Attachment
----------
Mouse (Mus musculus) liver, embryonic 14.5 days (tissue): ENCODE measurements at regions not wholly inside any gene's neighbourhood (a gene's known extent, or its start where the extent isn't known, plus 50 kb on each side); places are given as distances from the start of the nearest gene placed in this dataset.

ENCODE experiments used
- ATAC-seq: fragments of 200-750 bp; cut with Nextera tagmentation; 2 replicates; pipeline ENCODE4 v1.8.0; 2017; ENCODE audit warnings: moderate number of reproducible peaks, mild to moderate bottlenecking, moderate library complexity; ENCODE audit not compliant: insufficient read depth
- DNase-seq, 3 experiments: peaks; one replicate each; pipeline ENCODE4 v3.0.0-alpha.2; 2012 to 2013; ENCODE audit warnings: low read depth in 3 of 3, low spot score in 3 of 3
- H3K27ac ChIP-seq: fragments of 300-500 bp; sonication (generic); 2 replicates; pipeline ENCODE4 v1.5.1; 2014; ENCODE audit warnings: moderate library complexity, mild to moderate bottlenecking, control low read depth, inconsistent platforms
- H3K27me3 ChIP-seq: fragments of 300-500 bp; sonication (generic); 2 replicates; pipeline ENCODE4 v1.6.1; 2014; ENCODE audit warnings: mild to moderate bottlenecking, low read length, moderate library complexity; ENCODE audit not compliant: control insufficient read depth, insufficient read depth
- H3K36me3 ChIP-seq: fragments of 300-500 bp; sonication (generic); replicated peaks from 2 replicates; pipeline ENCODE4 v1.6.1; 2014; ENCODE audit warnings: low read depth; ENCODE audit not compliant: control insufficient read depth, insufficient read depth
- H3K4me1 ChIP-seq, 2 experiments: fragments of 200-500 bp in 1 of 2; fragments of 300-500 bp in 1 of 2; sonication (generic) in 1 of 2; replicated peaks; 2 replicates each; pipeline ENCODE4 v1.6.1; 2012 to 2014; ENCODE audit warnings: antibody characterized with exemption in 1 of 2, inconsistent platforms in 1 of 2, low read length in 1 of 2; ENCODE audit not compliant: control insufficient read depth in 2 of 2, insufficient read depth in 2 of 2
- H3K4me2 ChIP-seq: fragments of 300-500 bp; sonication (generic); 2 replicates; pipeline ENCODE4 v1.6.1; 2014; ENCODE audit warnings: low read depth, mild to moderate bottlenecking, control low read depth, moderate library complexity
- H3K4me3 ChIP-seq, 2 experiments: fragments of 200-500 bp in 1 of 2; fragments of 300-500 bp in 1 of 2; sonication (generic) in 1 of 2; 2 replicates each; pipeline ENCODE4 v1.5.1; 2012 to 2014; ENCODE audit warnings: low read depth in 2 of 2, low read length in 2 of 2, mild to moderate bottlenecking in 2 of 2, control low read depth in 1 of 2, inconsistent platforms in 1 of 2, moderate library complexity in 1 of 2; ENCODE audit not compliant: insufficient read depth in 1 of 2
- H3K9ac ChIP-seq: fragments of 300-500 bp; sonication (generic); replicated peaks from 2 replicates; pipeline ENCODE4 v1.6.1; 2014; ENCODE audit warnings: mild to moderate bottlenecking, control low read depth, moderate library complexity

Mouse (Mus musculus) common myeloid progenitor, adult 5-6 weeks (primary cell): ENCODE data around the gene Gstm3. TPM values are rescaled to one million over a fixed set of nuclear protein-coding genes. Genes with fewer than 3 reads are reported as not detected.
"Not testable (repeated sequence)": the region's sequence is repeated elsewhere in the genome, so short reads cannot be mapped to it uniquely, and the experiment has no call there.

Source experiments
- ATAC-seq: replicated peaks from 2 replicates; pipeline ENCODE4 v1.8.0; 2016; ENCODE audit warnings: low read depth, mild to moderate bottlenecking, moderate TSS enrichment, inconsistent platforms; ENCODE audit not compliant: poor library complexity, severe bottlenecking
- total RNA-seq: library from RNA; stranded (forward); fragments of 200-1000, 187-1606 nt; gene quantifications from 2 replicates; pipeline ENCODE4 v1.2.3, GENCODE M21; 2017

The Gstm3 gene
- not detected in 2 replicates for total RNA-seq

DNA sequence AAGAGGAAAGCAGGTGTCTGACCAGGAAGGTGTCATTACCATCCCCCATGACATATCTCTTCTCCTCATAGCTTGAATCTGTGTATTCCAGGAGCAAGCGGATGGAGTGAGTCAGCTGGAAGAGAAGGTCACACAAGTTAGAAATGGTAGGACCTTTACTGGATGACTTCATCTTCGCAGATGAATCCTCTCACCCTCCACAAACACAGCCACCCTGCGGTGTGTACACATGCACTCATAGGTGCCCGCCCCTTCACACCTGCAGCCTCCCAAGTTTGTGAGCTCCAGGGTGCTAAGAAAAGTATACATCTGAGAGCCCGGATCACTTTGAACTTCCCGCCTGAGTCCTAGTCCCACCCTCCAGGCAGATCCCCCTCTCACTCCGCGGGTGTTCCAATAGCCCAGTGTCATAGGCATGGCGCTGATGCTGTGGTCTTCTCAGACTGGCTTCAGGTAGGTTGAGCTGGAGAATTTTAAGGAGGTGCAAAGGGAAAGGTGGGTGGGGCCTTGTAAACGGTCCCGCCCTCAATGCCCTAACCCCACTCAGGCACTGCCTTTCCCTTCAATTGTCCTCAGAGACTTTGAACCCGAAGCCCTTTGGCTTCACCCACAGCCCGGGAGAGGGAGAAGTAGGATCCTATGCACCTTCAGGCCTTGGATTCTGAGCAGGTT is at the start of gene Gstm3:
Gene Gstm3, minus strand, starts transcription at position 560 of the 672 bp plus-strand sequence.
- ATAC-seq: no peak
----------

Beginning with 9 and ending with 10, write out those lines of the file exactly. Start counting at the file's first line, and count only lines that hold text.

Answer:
- H3K4me2 ChIP-seq: fragments of 300-500 bp; sonication (generic); 2 replicates; pipeline ENCODE4 v1.6.1; 2014; ENCODE audit warnings: low read depth, mild to moderate bottlenecking, control low read depth, moderate library complexity
- H3K4me3 ChIP-seq, 2 experiments: fragments of 200-500 bp in 1 of 2; fragments of 300-500 bp in 1 of 2; sonication (generic) in 1 of 2; 2 replicates each; pipeline ENCODE4 v1.5.1; 2012 to 2014; ENCODE audit warnings: low read depth in 2 of 2, low read length in 2 of 2, mild to moderate bottlenecking in 2 of 2, control low read depth in 1 of 2, inconsistent platforms in 1 of 2, moderate library complexity in 1 of 2; ENCODE audit not compliant: insufficient read depth in 1 of 2